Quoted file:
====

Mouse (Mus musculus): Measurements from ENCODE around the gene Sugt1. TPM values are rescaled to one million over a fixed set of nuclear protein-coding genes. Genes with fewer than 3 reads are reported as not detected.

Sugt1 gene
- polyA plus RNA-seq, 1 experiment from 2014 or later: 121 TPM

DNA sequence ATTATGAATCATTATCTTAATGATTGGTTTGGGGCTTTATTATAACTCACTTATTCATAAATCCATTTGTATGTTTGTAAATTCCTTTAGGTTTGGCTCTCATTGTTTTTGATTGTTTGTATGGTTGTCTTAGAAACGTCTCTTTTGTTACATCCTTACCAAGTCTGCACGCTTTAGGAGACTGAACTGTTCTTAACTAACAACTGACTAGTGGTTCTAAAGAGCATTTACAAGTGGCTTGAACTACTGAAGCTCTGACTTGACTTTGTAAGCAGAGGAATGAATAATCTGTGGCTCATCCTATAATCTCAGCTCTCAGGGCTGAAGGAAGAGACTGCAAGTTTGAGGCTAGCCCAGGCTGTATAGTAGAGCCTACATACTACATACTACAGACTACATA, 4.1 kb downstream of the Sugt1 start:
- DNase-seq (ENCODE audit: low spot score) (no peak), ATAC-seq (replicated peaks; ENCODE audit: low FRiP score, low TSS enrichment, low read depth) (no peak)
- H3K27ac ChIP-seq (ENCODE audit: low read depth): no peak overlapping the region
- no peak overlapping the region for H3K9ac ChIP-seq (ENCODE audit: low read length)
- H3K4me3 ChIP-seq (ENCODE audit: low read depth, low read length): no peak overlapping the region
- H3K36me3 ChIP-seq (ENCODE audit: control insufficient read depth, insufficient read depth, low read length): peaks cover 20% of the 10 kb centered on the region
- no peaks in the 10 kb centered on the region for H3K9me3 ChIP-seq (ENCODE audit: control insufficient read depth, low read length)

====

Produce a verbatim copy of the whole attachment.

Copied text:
Mouse (Mus musculus): Measurements from ENCODE around the gene Sugt1. TPM values are rescaled to one million over a fixed set of nuclear protein-coding genes. Genes with fewer than 3 reads are reported as not detected.

Sugt1 gene
- polyA plus RNA-seq, 1 experiment from 2014 or later: 121 TPM

DNA sequence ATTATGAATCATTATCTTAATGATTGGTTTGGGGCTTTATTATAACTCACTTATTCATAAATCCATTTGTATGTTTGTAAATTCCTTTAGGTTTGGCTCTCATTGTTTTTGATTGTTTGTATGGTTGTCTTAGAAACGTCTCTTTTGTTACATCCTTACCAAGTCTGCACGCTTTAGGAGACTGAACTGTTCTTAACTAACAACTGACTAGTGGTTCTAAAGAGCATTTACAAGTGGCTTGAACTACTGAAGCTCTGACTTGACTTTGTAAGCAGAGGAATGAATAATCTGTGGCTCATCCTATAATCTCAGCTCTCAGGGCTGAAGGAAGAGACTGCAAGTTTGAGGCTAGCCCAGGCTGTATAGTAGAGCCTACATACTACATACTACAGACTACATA, 4.1 kb downstream of the Sugt1 start:
- DNase-seq (ENCODE audit: low spot score) (no peak), ATAC-seq (replicated peaks; ENCODE audit: low FRiP score, low TSS enrichment, low read depth) (no peak)
- H3K27ac ChIP-seq (ENCODE audit: low read depth): no peak overlapping the region
- no peak overlapping the region for H3K9ac ChIP-seq (ENCODE audit: low read length)
- H3K4me3 ChIP-seq (ENCODE audit: low read depth, low read length): no peak overlapping the region
- H3K36me3 ChIP-seq (ENCODE audit: control insufficient read depth, insufficient read depth, low read length): peaks cover 20% of the 10 kb centered on the region
- no peaks in the 10 kb centered on the region for H3K9me3 ChIP-seq (ENCODE audit: control insufficient read depth, low read length)